Introduction to Kotlin and Android Development

Kotlin Basic Expressions

Maximiliano Firtman

Maximiliano Firtman

Independent Consultant
Introduction to Kotlin and Android Development

Check out a free preview of the full Introduction to Kotlin and Android Development course

The "Kotlin Basic Expressions" Lesson is part of the full, Introduction to Kotlin and Android Development course featured in this preview video. Here's what you'd learn in this lesson:

Maximiliano walks through some basic expressions in Kotlin, including global expressions, variables, booleans, semicolons, printing to the console, correct casing, and conditionals. A student's question regarding using multiple cases is also covered in this segment.


Transcript from the "Kotlin Basic Expressions" Lesson

>> It's time to write some Kotlin code. So in the repository, there is a public folder. And in that folder, we have assets, okay? It's a zip file. If you unzip the file, you will get some PNG that we will use in a couple of minutes. And also, you will get into a kotlin 101 folder.

Where we're going to do now, is to open Android Studio into that folder. It's not actually an Android project. This is actually a couple of files with extension, kts. By the way, Kotlin files are kt files. Kts, what's that? The SL from scratch, it got a scratch file.

What's an A scratch file? It's actually a file to play with Kotlin without actually making an App, okay? That's kind of idea. You can open that by the way if you want in VS code or any other IDE that you want in this example only. For Android development, we will actually need Android Studio.

But for these files, you can open this in Android Studio if you want, just to see and play with [INAUDIBLE]. In Android Studio, you can open and then you go directly into the folder. This case I have it into assets, and write Kotlin101. It will look like this.

So you have a list of files, and then with the tip of the day that I don't want, and then the code on the other side. So, here we are going to just see some code and also if you want, you can run Kotlin go. That is like a playground.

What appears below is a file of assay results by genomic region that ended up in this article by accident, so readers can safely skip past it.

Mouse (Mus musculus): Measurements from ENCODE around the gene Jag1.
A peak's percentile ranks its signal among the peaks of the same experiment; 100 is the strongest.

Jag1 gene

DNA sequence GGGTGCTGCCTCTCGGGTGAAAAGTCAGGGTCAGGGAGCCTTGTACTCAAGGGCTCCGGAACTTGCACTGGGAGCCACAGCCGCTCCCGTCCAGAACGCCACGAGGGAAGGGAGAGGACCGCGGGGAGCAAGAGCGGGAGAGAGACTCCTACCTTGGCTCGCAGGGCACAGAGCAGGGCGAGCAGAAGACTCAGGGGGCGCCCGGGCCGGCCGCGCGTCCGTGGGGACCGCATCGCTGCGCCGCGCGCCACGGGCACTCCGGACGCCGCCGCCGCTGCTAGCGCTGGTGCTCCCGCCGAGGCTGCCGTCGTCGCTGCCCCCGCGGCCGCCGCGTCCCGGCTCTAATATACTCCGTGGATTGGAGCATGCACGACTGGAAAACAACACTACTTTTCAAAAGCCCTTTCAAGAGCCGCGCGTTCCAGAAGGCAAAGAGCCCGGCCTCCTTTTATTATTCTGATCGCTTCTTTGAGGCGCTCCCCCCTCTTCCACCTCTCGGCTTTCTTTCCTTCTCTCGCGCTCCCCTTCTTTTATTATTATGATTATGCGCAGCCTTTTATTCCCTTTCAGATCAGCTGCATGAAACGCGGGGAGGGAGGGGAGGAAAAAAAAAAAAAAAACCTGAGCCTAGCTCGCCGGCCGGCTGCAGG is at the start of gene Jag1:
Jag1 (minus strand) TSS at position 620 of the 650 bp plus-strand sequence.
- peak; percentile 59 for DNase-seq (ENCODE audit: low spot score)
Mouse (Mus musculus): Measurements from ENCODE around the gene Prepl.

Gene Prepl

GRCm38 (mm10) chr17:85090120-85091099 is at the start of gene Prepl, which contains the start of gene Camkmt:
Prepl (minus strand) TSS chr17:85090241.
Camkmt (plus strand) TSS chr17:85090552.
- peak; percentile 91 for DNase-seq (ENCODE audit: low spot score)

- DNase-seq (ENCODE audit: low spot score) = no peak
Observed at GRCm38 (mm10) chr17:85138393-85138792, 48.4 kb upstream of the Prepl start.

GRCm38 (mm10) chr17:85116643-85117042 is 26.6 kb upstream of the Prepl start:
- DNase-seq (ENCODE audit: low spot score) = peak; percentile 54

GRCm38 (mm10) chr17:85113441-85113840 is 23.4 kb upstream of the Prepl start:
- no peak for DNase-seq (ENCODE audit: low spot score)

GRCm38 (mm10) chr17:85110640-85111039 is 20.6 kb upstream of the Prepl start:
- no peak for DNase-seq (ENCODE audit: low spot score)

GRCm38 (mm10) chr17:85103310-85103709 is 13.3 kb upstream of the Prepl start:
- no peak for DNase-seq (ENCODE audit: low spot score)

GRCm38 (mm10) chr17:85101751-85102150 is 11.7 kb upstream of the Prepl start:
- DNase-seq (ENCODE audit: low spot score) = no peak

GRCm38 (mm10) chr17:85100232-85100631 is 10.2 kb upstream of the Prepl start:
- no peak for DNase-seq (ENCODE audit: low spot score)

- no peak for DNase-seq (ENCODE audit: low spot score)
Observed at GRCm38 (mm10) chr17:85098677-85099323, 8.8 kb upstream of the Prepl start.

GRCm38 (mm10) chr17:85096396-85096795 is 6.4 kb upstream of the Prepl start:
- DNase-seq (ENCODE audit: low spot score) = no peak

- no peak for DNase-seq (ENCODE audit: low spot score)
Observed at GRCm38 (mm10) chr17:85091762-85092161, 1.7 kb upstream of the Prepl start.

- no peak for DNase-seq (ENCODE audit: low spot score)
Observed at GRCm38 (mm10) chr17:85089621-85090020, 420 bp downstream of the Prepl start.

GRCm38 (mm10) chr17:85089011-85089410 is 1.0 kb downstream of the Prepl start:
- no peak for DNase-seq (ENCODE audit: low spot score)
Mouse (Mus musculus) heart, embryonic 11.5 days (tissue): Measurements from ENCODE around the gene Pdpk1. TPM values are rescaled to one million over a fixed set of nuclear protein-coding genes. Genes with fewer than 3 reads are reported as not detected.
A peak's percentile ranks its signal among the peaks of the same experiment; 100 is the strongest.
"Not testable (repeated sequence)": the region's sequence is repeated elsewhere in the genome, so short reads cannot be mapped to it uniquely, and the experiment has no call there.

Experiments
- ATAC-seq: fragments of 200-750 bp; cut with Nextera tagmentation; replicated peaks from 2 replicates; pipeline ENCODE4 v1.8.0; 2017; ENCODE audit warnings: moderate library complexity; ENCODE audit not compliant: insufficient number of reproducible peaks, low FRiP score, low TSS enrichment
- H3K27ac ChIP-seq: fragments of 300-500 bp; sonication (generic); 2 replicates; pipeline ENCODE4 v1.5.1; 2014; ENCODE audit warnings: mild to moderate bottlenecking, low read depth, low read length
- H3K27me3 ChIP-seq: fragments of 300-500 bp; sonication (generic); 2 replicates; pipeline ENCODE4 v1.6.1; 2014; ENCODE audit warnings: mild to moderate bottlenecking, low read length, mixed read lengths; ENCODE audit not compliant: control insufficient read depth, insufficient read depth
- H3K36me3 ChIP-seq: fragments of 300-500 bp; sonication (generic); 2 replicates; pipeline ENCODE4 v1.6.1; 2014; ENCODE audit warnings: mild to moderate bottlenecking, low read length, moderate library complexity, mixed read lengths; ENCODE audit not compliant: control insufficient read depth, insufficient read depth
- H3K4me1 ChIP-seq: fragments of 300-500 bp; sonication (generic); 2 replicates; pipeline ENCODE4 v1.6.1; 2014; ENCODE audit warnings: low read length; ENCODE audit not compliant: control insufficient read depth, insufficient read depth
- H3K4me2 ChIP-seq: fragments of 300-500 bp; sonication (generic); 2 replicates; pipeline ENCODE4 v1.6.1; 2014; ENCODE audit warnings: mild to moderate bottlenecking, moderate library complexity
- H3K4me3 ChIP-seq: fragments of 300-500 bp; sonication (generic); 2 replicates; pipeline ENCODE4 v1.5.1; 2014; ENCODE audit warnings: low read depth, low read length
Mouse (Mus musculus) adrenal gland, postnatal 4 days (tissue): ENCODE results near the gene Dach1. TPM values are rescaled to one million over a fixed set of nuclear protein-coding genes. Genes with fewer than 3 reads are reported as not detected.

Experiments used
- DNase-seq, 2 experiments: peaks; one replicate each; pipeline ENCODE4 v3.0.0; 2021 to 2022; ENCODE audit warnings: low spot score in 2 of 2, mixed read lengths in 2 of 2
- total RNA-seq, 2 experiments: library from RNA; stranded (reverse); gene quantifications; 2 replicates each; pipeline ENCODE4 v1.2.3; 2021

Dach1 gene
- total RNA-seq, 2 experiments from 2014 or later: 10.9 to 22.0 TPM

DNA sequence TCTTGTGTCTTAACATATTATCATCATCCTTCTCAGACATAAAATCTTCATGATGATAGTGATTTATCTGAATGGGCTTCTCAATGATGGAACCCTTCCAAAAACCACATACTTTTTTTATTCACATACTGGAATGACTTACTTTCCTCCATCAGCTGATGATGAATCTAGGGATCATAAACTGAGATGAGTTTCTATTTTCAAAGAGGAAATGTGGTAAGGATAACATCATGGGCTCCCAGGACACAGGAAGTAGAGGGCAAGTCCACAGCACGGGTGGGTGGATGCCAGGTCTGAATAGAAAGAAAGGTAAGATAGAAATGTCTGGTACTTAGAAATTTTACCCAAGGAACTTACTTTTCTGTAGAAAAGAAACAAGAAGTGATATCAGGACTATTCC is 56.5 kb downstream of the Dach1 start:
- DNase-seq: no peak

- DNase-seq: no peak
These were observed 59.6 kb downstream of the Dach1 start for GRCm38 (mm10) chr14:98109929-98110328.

It's a place to play with Kotlin without actually making an App, okay? So basic expressions, Kotlin code looks like JavaScript or any modern language when you first see it. So, if I throw you some Kotlin code, you will understand most of it without even doing any explanation. So, I will just sham directly into the differences and really quickly over the things that are usual, where all similarities to other language.

So, Kotlin looks like any other language. For example, semi colons, semi colons out they are, but they are optional. And I can say that 99% of the time, you're not going to use semicolons. You use semicolons only when you have two expressions, two sentences in the same line.

And that's not something you wanna do actually, okay? So, your grade variables as you can see really quickly with bar, so that's actually pretty straightforward as with JavaScript. But we'll get into data types and all that stuff in a minute. Boolean conditions, they need parentheses. So for example, if you're coming from other languages.

Python, Ruby, Swift, here have in mind that this is like JavaScript or C or other C based or C syntax languages. You need parentheses on if, on while, on for. Print and print line, print will send a message to the console, print line will send a message and grade the new line.

One big important thing here, when we are using print to talk to the console, the console is not the phone, okay? The console is an invisible part of your App, of the operating system. And Android does not support printing without a new line. So, actually when you do print, it goes to a buffer until you do at least one print line.